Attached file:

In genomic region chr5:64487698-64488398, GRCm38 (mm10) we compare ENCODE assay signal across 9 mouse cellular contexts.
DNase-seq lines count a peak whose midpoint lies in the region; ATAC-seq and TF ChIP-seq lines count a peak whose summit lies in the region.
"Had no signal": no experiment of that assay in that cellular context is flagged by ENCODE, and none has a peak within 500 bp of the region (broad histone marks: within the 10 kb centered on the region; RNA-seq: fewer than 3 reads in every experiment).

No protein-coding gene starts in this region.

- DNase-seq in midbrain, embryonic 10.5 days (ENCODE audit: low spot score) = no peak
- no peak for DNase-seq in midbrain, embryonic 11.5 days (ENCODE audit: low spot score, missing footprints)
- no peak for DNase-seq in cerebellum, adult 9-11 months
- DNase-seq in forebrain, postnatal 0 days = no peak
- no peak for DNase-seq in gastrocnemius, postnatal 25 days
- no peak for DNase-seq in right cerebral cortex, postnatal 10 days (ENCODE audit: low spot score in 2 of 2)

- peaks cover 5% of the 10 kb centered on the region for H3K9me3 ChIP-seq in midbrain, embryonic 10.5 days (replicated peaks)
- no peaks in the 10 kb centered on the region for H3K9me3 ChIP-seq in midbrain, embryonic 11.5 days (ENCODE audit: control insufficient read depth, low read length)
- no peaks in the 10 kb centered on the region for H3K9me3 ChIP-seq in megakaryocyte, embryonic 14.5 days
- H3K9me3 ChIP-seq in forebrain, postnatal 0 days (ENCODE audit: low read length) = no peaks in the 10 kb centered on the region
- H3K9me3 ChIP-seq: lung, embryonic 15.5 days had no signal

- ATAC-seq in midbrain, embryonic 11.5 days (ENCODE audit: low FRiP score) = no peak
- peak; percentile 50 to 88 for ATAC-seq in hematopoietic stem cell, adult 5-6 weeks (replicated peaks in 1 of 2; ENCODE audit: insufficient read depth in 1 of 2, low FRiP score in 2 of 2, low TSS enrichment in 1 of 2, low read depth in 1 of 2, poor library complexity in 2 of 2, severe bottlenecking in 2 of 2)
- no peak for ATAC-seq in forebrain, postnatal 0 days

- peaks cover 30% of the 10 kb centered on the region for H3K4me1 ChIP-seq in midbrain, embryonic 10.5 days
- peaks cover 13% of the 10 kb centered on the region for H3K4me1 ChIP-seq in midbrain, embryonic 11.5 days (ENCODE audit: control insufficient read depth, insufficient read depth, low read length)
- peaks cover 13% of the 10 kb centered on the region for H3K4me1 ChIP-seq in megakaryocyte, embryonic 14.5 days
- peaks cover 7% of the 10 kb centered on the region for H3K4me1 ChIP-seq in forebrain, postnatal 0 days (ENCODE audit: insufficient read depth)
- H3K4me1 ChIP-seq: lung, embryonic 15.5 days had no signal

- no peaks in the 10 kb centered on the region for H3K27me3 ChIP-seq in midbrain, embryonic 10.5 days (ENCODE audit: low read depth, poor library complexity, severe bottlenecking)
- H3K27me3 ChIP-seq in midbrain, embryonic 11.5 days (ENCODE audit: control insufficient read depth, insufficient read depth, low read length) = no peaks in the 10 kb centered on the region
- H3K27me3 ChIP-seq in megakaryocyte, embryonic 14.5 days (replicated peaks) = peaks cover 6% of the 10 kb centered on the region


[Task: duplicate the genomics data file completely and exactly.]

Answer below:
In genomic region chr5:64487698-64488398, GRCm38 (mm10) we compare ENCODE assay signal across 9 mouse cellular contexts.
DNase-seq lines count a peak whose midpoint lies in the region; ATAC-seq and TF ChIP-seq lines count a peak whose summit lies in the region.
"Had no signal": no experiment of that assay in that cellular context is flagged by ENCODE, and none has a peak within 500 bp of the region (broad histone marks: within the 10 kb centered on the region; RNA-seq: fewer than 3 reads in every experiment).

No protein-coding gene starts in this region.

- DNase-seq in midbrain, embryonic 10.5 days (ENCODE audit: low spot score) = no peak
- no peak for DNase-seq in midbrain, embryonic 11.5 days (ENCODE audit: low spot score, missing footprints)
- no peak for DNase-seq in cerebellum, adult 9-11 months
- DNase-seq in forebrain, postnatal 0 days = no peak
- no peak for DNase-seq in gastrocnemius, postnatal 25 days
- no peak for DNase-seq in right cerebral cortex, postnatal 10 days (ENCODE audit: low spot score in 2 of 2)

- peaks cover 5% of the 10 kb centered on the region for H3K9me3 ChIP-seq in midbrain, embryonic 10.5 days (replicated peaks)
- no peaks in the 10 kb centered on the region for H3K9me3 ChIP-seq in midbrain, embryonic 11.5 days (ENCODE audit: control insufficient read depth, low read length)
- no peaks in the 10 kb centered on the region for H3K9me3 ChIP-seq in megakaryocyte, embryonic 14.5 days
- H3K9me3 ChIP-seq in forebrain, postnatal 0 days (ENCODE audit: low read length) = no peaks in the 10 kb centered on the region
- H3K9me3 ChIP-seq: lung, embryonic 15.5 days had no signal

- ATAC-seq in midbrain, embryonic 11.5 days (ENCODE audit: low FRiP score) = no peak
- peak; percentile 50 to 88 for ATAC-seq in hematopoietic stem cell, adult 5-6 weeks (replicated peaks in 1 of 2; ENCODE audit: insufficient read depth in 1 of 2, low FRiP score in 2 of 2, low TSS enrichment in 1 of 2, low read depth in 1 of 2, poor library complexity in 2 of 2, severe bottlenecking in 2 of 2)
- no peak for ATAC-seq in forebrain, postnatal 0 days

- peaks cover 30% of the 10 kb centered on the region for H3K4me1 ChIP-seq in midbrain, embryonic 10.5 days
- peaks cover 13% of the 10 kb centered on the region for H3K4me1 ChIP-seq in midbrain, embryonic 11.5 days (ENCODE audit: control insufficient read depth, insufficient read depth, low read length)
- peaks cover 13% of the 10 kb centered on the region for H3K4me1 ChIP-seq in megakaryocyte, embryonic 14.5 days
- peaks cover 7% of the 10 kb centered on the region for H3K4me1 ChIP-seq in forebrain, postnatal 0 days (ENCODE audit: insufficient read depth)
- H3K4me1 ChIP-seq: lung, embryonic 15.5 days had no signal

- no peaks in the 10 kb centered on the region for H3K27me3 ChIP-seq in midbrain, embryonic 10.5 days (ENCODE audit: low read depth, poor library complexity, severe bottlenecking)
- H3K27me3 ChIP-seq in midbrain, embryonic 11.5 days (ENCODE audit: control insufficient read depth, insufficient read depth, low read length) = no peaks in the 10 kb centered on the region
- H3K27me3 ChIP-seq in megakaryocyte, embryonic 14.5 days (replicated peaks) = peaks cover 6% of the 10 kb centered on the region